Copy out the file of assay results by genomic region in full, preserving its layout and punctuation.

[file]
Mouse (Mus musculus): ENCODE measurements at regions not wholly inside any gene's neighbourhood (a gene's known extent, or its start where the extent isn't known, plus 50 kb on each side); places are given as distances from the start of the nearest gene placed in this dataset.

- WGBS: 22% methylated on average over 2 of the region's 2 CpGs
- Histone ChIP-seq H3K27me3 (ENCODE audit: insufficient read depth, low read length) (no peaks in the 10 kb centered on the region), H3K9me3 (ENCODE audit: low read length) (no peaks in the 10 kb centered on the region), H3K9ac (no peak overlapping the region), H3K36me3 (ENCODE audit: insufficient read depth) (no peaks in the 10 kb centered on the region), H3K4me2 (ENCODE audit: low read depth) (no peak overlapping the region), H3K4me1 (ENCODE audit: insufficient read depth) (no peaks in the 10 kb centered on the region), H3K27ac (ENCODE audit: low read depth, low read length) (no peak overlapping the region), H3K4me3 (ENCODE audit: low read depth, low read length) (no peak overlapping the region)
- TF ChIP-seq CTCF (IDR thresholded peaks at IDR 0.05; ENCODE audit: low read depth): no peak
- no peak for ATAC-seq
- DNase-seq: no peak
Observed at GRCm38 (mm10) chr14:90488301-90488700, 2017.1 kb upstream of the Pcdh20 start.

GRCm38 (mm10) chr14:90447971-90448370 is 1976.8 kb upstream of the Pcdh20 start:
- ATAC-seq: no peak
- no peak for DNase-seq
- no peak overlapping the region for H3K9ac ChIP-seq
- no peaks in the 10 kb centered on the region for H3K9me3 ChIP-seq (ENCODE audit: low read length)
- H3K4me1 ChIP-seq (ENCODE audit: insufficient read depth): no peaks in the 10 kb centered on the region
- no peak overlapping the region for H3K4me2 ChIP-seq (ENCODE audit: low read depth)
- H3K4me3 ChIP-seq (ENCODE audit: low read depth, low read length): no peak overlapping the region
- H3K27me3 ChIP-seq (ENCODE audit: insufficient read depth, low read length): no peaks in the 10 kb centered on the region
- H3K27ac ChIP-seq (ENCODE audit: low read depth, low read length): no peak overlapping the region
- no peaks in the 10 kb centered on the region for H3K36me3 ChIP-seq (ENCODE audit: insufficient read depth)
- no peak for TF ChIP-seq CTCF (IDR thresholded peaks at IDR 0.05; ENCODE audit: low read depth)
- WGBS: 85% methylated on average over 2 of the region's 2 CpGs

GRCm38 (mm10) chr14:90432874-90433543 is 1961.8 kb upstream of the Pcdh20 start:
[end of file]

Mouse (Mus musculus): ENCODE measurements at regions not wholly inside any gene's neighbourhood (a gene's known extent, or its start where the extent isn't known, plus 50 kb on each side); places are given as distances from the start of the nearest gene placed in this dataset.

- WGBS: 22% methylated on average over 2 of the region's 2 CpGs
- Histone ChIP-seq H3K27me3 (ENCODE audit: insufficient read depth, low read length) (no peaks in the 10 kb centered on the region), H3K9me3 (ENCODE audit: low read length) (no peaks in the 10 kb centered on the region), H3K9ac (no peak overlapping the region), H3K36me3 (ENCODE audit: insufficient read depth) (no peaks in the 10 kb centered on the region), H3K4me2 (ENCODE audit: low read depth) (no peak overlapping the region), H3K4me1 (ENCODE audit: insufficient read depth) (no peaks in the 10 kb centered on the region), H3K27ac (ENCODE audit: low read depth, low read length) (no peak overlapping the region), H3K4me3 (ENCODE audit: low read depth, low read length) (no peak overlapping the region)
- TF ChIP-seq CTCF (IDR thresholded peaks at IDR 0.05; ENCODE audit: low read depth): no peak
- no peak for ATAC-seq
- DNase-seq: no peak
Observed at GRCm38 (mm10) chr14:90488301-90488700, 2017.1 kb upstream of the Pcdh20 start.

GRCm38 (mm10) chr14:90447971-90448370 is 1976.8 kb upstream of the Pcdh20 start:
- ATAC-seq: no peak
- no peak for DNase-seq
- no peak overlapping the region for H3K9ac ChIP-seq
- no peaks in the 10 kb centered on the region for H3K9me3 ChIP-seq (ENCODE audit: low read length)
- H3K4me1 ChIP-seq (ENCODE audit: insufficient read depth): no peaks in the 10 kb centered on the region
- no peak overlapping the region for H3K4me2 ChIP-seq (ENCODE audit: low read depth)
- H3K4me3 ChIP-seq (ENCODE audit: low read depth, low read length): no peak overlapping the region
- H3K27me3 ChIP-seq (ENCODE audit: insufficient read depth, low read length): no peaks in the 10 kb centered on the region
- H3K27ac ChIP-seq (ENCODE audit: low read depth, low read length): no peak overlapping the region
- no peaks in the 10 kb centered on the region for H3K36me3 ChIP-seq (ENCODE audit: insufficient read depth)
- no peak for TF ChIP-seq CTCF (IDR thresholded peaks at IDR 0.05; ENCODE audit: low read depth)
- WGBS: 85% methylated on average over 2 of the region's 2 CpGs

GRCm38 (mm10) chr14:90432874-90433543 is 1961.8 kb upstream of the Pcdh20 start: